The Garvis Company uses an absorption-costing system based on standard costs. Variable manufacturing cost consists of direct material cost of $4.50 per unit and other variable manufacturing costs of$1.50 per unit. The standard production rate is 20 units per machine hour. Total budgeted and actual fixed manufacturing overhead costs are $840,000. Fixed manufacturing overhead is allocated at$14 per machine-hour based on fixed manufacturing costs of 840,000840,000\div$60,000 machine-hours, which is the level Garvis uses as its denominator level. The selling price is$10 per unit. Variable operating (nonmanufacturing) cost, which is driven by units sold, is $2 per unit. Fixed operating (nonmanufacturing) costs are$240,000. Beginning inventory in 2017 is 60,000 units; ending inventory is 80,000 units. Sales in 2017 are 1,080,000 units. The same standard unit costs persisted throughout 2016 and 2017. For simplicity, assume that there are no price, spending, or efficiency variances.

  1. Prepare an income statement for 2017 assuming that the production-volume variance is written off at year-end as an adjustment to cost of goods sold.

  2. The president has heard about variable costing. She ask you to recast the 2017 statement as it would appear under variable costing.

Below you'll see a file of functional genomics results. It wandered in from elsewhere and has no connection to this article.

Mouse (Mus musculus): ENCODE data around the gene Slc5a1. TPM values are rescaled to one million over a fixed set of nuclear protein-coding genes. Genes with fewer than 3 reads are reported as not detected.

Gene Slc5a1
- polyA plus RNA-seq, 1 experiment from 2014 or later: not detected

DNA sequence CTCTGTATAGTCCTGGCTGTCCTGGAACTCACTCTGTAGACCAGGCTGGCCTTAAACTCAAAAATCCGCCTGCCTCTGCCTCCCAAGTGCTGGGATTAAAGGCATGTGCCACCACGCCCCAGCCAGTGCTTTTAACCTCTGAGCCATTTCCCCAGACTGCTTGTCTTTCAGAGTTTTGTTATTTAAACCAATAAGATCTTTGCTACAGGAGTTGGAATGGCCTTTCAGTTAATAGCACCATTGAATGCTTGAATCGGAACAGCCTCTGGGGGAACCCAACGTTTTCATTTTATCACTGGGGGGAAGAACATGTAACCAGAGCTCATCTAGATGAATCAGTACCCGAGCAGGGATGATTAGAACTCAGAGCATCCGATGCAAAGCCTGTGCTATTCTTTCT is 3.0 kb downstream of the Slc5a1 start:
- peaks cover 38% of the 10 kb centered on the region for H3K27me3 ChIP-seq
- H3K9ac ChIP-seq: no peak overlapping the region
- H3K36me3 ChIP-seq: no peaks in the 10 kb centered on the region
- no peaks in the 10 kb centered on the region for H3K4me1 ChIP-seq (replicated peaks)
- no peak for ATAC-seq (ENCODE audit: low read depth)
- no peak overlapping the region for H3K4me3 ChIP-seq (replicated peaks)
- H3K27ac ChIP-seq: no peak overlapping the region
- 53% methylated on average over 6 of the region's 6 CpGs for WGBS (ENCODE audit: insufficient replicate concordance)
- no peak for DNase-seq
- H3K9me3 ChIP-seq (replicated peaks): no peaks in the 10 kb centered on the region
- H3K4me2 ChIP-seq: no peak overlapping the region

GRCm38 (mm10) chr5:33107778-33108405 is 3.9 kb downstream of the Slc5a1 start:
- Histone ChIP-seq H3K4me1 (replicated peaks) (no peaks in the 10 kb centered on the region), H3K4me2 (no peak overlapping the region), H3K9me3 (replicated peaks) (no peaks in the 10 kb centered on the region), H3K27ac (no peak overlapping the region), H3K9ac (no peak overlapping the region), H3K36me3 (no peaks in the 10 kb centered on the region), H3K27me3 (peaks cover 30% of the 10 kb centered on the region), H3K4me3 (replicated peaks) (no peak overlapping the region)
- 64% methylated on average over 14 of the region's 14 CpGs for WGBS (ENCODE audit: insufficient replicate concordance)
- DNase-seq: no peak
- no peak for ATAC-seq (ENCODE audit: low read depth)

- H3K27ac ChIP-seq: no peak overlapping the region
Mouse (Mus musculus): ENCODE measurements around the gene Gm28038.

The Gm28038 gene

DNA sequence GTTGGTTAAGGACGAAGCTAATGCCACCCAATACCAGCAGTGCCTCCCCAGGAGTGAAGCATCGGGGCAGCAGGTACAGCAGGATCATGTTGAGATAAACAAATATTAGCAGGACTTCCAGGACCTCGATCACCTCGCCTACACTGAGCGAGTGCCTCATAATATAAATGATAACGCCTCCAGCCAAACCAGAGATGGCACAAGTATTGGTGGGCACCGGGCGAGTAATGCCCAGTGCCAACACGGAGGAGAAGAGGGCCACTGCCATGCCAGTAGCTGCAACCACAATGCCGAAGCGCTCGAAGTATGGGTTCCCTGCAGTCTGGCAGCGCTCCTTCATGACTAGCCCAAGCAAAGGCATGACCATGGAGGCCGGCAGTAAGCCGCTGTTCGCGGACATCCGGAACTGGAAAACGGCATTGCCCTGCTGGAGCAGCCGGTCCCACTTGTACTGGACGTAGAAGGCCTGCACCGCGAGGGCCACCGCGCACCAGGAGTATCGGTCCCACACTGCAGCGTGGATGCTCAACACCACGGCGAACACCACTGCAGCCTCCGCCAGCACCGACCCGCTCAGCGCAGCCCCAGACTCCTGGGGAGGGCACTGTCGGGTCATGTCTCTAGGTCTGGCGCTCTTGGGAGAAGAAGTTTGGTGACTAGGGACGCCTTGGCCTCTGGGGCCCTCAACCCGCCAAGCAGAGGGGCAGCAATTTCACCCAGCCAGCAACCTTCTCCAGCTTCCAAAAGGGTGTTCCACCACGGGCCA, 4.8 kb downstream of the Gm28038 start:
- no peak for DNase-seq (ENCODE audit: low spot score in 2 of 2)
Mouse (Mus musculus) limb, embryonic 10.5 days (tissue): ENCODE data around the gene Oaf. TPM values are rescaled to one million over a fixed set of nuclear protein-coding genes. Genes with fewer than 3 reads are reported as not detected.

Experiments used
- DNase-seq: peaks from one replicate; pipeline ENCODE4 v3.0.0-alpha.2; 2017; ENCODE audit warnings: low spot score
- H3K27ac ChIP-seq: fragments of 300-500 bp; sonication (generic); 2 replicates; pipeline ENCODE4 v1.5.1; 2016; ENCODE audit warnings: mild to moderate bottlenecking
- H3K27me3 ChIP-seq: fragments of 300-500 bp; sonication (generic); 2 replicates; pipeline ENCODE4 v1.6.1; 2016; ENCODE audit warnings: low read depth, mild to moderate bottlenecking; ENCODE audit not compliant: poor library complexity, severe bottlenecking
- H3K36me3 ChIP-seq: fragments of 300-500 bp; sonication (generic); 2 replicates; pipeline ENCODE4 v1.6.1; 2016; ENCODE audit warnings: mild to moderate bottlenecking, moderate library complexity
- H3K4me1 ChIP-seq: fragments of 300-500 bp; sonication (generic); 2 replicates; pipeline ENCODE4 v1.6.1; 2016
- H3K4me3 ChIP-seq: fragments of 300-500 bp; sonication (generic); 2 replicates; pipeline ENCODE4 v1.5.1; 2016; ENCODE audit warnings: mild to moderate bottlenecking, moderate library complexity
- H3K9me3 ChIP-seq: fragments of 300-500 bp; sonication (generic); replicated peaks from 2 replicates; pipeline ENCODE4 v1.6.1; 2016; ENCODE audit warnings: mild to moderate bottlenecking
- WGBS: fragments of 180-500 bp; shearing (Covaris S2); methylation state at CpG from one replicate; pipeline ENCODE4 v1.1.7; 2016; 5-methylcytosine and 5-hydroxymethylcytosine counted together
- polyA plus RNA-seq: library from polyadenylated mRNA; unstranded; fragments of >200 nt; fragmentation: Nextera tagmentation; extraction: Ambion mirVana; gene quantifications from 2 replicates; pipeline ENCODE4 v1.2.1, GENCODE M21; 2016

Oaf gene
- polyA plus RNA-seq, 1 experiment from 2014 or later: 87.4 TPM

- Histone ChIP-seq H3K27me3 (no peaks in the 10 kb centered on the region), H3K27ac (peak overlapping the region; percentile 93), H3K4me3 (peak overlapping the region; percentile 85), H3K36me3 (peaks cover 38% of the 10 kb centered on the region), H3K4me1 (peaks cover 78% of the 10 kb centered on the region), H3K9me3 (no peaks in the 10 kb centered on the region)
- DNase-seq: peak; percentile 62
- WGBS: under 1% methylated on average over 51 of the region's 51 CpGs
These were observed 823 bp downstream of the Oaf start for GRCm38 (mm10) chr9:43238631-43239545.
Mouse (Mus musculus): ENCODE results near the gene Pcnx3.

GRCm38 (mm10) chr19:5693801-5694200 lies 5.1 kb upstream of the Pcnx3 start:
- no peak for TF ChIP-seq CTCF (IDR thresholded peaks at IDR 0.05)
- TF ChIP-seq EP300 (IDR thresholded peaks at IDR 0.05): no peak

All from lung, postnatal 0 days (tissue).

3. Explain the difference in operating income as calculated in requirements 1 and 2.

  4. Graph how fixed manufacturing overhead is accounted for under absorption costing. That is, there will be two lines: one for the budgeted fixed manufacturing overhead (which is equal to the actual fixed manufacturing overhead in this case) and one for the fixed manufacturing overhead allocated. Show the production-volume variance in the graph.

  5. Critics have claimed that a widely used accounting system has led to undesirable buildups of inventory levels.

(a) Is variable costing or absorption costing more likely to lead to such buildups? Why?

(b) What can managers do to counteract undesirable inventory buildups?